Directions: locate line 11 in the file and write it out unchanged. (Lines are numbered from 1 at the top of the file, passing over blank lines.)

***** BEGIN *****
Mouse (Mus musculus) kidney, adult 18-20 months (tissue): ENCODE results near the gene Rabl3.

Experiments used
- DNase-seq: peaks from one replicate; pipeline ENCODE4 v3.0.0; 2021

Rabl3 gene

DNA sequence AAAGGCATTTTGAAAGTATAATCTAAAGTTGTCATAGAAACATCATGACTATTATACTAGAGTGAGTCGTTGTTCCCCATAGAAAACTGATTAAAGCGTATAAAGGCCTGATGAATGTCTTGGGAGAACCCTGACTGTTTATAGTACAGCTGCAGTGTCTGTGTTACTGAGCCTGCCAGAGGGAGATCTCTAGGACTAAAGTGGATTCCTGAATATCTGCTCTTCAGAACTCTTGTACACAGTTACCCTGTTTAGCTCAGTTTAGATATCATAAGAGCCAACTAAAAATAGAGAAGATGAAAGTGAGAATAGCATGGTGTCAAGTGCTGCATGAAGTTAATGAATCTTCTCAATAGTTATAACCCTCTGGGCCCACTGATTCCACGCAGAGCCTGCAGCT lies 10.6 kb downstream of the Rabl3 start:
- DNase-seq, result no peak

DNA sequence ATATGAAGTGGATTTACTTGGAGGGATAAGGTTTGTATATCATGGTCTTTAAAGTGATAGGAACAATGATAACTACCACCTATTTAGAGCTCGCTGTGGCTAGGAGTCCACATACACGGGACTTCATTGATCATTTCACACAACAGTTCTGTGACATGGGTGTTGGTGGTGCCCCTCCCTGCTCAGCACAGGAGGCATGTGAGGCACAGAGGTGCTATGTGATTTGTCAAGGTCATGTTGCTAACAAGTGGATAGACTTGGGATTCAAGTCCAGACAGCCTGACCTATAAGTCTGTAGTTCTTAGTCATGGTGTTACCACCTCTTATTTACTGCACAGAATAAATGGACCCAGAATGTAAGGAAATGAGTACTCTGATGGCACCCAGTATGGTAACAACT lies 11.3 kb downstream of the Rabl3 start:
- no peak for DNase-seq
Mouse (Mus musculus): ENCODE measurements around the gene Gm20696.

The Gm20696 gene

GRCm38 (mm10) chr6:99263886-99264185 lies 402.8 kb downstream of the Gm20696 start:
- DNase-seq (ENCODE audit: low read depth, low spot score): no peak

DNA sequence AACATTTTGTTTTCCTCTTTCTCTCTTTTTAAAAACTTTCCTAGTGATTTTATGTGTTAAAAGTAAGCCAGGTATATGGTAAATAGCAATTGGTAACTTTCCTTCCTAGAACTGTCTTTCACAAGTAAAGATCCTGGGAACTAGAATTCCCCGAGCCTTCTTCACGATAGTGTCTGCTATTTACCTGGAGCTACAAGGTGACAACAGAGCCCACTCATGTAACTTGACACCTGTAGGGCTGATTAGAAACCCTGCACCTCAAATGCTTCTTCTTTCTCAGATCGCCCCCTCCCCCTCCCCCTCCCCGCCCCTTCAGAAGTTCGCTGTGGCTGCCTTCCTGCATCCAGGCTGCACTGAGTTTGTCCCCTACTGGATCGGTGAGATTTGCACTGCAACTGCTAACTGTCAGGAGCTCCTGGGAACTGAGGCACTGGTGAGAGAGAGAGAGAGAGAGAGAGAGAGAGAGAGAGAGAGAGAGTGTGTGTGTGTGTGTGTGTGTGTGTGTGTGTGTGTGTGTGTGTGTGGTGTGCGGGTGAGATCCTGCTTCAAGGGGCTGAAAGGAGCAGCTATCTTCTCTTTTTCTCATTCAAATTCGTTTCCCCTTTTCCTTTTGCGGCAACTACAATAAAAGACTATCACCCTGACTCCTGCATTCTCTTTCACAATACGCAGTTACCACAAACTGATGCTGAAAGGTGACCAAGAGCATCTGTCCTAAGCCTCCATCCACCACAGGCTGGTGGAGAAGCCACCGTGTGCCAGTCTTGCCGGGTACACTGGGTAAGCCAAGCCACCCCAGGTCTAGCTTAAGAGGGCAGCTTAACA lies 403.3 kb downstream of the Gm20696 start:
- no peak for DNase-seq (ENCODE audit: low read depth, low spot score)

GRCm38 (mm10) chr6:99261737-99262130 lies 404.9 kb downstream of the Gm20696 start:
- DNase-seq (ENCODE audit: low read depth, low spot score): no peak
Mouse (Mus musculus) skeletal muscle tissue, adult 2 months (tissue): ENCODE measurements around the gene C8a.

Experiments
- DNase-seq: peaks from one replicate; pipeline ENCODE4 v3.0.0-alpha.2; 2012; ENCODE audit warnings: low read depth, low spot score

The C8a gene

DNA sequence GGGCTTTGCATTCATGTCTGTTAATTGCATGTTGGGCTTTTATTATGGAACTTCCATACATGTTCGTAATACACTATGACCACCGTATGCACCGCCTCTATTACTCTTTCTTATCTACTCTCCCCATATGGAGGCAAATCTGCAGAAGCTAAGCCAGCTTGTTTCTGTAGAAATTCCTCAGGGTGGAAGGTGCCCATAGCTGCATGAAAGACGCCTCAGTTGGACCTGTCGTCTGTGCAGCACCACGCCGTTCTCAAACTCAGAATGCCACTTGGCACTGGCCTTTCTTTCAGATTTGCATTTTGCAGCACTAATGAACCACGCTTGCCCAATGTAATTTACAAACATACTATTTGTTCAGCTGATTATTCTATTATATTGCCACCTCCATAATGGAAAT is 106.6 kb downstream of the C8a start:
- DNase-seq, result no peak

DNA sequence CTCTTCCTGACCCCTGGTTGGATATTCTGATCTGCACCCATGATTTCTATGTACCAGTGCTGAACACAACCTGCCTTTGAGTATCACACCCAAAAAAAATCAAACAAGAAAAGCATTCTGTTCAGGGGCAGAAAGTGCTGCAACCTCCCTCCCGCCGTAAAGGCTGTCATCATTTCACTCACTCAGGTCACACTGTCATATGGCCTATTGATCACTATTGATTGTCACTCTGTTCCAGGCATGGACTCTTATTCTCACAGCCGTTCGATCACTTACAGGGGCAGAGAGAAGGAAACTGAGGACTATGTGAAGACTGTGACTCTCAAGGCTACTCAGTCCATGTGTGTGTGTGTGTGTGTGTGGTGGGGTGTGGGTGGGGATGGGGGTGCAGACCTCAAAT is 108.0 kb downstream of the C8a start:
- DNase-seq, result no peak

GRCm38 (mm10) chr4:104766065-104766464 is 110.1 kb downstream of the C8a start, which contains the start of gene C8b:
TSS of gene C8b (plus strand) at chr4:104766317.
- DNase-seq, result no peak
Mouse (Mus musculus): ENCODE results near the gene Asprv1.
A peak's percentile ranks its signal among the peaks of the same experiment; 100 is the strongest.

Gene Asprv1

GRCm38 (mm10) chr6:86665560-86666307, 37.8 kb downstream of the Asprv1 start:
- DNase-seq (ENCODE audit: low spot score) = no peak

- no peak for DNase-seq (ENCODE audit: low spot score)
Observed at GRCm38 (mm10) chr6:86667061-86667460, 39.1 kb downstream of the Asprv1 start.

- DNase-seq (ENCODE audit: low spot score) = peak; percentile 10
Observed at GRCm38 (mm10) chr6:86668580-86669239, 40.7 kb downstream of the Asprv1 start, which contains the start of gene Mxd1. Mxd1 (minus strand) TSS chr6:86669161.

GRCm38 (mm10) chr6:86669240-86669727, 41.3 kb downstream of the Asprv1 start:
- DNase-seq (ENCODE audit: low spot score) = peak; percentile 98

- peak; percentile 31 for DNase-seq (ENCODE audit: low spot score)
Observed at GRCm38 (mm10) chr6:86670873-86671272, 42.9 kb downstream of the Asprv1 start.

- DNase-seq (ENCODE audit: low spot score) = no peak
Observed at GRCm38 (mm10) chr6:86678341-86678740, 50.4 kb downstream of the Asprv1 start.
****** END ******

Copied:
GRCm38 (mm10) chr6:99263886-99264185 lies 402.8 kb downstream of the Gm20696 start: